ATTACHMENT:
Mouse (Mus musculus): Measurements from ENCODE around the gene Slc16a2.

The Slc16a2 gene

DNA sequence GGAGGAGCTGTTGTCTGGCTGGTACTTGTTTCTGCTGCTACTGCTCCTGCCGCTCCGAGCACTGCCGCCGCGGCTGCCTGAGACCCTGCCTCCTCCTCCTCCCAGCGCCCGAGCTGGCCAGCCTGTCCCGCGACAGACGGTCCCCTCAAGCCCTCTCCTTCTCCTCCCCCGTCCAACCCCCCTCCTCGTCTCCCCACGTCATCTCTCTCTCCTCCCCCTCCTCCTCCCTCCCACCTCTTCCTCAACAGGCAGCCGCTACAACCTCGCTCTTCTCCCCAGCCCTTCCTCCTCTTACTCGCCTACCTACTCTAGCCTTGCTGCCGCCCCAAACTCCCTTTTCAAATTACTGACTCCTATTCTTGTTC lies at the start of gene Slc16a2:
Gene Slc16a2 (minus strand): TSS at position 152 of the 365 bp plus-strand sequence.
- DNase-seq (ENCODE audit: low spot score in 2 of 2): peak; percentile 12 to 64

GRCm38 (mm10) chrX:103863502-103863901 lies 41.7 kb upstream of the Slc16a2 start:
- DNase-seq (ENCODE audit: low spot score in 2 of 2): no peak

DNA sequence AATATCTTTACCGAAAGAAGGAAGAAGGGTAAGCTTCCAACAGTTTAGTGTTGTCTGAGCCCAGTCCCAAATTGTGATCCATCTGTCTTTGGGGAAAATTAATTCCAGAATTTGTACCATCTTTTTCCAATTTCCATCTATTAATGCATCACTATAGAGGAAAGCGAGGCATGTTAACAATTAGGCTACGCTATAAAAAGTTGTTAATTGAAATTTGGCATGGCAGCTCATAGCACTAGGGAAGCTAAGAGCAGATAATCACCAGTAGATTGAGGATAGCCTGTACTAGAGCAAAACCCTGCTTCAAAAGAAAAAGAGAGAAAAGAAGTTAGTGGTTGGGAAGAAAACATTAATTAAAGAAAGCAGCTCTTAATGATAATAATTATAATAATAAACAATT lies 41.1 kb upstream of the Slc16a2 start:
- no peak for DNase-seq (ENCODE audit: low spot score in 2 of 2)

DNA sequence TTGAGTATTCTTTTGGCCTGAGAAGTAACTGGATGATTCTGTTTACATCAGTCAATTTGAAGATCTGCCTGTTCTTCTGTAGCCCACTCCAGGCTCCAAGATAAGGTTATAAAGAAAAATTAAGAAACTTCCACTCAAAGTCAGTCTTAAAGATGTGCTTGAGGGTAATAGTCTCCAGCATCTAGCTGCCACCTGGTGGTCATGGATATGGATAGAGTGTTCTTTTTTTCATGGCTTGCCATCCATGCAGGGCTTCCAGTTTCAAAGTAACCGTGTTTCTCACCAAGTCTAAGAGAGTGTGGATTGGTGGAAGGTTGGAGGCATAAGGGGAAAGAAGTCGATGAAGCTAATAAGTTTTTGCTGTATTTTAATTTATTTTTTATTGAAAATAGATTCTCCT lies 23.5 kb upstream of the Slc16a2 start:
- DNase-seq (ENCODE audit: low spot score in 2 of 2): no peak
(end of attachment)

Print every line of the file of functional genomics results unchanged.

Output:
Mouse (Mus musculus): Measurements from ENCODE around the gene Slc16a2.

The Slc16a2 gene

DNA sequence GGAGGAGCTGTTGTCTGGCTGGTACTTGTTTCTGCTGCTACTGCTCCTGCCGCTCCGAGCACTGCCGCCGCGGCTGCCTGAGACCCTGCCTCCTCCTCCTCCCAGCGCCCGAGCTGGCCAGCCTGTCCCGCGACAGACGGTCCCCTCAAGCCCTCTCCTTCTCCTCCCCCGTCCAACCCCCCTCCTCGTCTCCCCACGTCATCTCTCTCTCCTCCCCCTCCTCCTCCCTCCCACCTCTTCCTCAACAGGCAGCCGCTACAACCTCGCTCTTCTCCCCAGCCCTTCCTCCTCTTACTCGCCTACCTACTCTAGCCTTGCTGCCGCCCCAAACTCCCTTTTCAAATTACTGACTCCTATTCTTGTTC lies at the start of gene Slc16a2:
Gene Slc16a2 (minus strand): TSS at position 152 of the 365 bp plus-strand sequence.
- DNase-seq (ENCODE audit: low spot score in 2 of 2): peak; percentile 12 to 64

GRCm38 (mm10) chrX:103863502-103863901 lies 41.7 kb upstream of the Slc16a2 start:
- DNase-seq (ENCODE audit: low spot score in 2 of 2): no peak

DNA sequence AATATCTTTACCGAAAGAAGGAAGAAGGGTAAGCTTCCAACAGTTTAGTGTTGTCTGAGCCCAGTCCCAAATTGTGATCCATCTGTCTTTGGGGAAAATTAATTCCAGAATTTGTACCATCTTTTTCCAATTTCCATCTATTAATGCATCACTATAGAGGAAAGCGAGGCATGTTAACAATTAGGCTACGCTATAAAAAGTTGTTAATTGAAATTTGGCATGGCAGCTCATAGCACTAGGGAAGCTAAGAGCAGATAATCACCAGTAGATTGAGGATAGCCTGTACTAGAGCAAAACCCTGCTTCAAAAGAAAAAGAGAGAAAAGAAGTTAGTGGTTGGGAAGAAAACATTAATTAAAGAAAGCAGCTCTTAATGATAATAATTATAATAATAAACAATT lies 41.1 kb upstream of the Slc16a2 start:
- no peak for DNase-seq (ENCODE audit: low spot score in 2 of 2)

DNA sequence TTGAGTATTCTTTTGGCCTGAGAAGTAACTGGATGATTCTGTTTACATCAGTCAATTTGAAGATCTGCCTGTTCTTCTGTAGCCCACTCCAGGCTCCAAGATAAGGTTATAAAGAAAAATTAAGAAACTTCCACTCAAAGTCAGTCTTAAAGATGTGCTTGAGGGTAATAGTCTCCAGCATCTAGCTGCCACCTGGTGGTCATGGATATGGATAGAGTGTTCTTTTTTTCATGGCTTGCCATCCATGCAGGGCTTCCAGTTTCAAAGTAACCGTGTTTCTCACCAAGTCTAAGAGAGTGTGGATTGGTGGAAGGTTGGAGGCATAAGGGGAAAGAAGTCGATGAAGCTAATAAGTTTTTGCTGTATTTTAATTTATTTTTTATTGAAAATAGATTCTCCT lies 23.5 kb upstream of the Slc16a2 start:
- DNase-seq (ENCODE audit: low spot score in 2 of 2): no peak